Part of her job, she says, is to find new ways to promote acceptance and inclusion in her classroom.

"The worldwide movement around social justice following the death of George Floyd amplified my duty as a teacher to learn how to discuss racial equity in a way that made sense to my little learners," she says. "It ignited me to help them see themselves in a positive light, to make our classroom family feel more inclusive, and make our classroom a safe place to have authentic conversations."

One way she did that was by raising money through DonorsChoose to purchase books and other materials for her classroom that feature diverse perspectives.

Courtesy of Ms. Lopez

The Allstate Foundation recently partnered with DonorsChoose to create a Racial Justice and Representation category to encourage teachers like Ms. Lopez to create projects that address racial equity in the classroom. To launch the category, The Allstate Foundation matched all donations to these projects for a total of $1.5 million. Together, they hope to drive awareness and funding to projects that bring diversity, inclusion, and identity-affirming learning materials into classrooms across the country. You can see current projects seeking funding here.

When Ms. Lopez wanted to incorporate inclusive coloring books into her lesson plans, The Allstate Foundation fully funded her project so she was able to purchase them.

"I'm a lifelong learner, striving to be my best version of myself and always working to inspire my little learners to do the same," she says. Each week, Ms. Lopez and the students would focus on a page in the book and discuss its message. And she plans to do the same again this school year.

"DonorsChoose has been a gamechanger for my students. Without the support of all the donors that come together on this platform, we wouldn't have a sliver of what I've been able to provide for my students, especially during the pandemic," she says.

"My passion is to continue striving to be excellent, and to continue to find ways to use literature as an anchor, depicting images that reflect my students," she says.

To help teachers like Ms. Lopez drive this important mission forward, donate on DonorsChoose.

Courtesy of Ms. Lopez

@bluffbakes on Tiktok

Chloe Sexton—baker, business owner, mother—knows all too well about "daddy privilege," that is, when men receive exorbitant amounts of praise for doing normal parental duties. You know, the ones that moms do without so much as a thank you.

In a lighthearted (while nonetheless biting) TikTok video, Chloe shares a "fun little story about 'daddy privilege'" that has now gone viral—no doubt due in part because working moms can relate to this on a deep, personal and infuriating level.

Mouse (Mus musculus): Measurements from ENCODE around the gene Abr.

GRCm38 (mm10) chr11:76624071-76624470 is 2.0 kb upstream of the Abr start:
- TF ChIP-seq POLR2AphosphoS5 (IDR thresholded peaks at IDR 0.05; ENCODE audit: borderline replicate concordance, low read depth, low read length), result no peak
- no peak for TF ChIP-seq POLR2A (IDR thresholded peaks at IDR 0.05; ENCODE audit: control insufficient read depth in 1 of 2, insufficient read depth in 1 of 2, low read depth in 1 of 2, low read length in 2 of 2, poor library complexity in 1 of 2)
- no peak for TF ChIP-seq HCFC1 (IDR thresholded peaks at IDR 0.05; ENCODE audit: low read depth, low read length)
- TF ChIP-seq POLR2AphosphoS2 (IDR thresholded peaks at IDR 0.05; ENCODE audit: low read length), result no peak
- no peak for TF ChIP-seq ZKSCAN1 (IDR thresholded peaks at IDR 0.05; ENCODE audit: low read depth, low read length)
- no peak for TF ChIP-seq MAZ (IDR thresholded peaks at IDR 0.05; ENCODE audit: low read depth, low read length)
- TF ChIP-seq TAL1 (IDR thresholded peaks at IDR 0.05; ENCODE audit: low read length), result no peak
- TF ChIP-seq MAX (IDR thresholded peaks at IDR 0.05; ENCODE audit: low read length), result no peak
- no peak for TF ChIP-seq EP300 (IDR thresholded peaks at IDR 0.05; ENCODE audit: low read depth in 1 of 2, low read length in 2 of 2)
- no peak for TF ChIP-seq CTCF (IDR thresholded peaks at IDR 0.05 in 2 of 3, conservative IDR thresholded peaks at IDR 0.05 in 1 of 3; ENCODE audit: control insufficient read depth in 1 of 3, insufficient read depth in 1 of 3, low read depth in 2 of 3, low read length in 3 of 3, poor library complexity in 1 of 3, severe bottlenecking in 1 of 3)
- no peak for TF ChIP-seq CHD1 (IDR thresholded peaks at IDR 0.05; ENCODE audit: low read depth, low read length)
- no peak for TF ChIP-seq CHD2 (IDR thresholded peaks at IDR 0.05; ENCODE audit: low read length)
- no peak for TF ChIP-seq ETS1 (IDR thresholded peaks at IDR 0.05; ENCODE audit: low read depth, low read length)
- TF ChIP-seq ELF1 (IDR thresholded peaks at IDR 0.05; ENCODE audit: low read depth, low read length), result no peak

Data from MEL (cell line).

Chloe's TED Talks-worthy rant begins with:

"My husband has a job. I have a business, my husband has a job. Could not make that any clearer, right? Well, my bakery requires that we buy certain wholesale ingredients at this place called Restaurant Depot every week. You've seen me do videos of it before where I'm, like, wearing him or was massively pregnant buying 400 pounds of flour and 100 pounds of butter, and that's a weekly thing. The list goes on and on, like — it's a lot."
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Jennifer Lawrence

After being a Hollywood staple, Jennifer Lawrence vanished from the public eye following the release of "X-Men Dark Phoenix" in 2019.

Sure, the pandemic had something to do with that … in addition to the usual way our society treats Hollywood "it" girls, once it grows accustomed to the flavor. But in a recent interview with Vanity Fair, Lawrence opens up about some other reasons she chose to step away for a time.

Lawrence went from being a highly sought-after Oscar-winning actress to starring in less-than-successful films like "Passengers," "Mother!" and "Red Sparrow." The films were not only poorly received among critics, but commercially as well.

"I was not pumping out the quality that I should have," she told VF. "I just think everybody had gotten sick of me. I'd gotten sick of me. It had just gotten to a point where I couldn't do anything right. If I walked a red carpet, it was, 'Why didn't she run?'"

So then, why do it? As any workaholic would know, it's about so much more than money.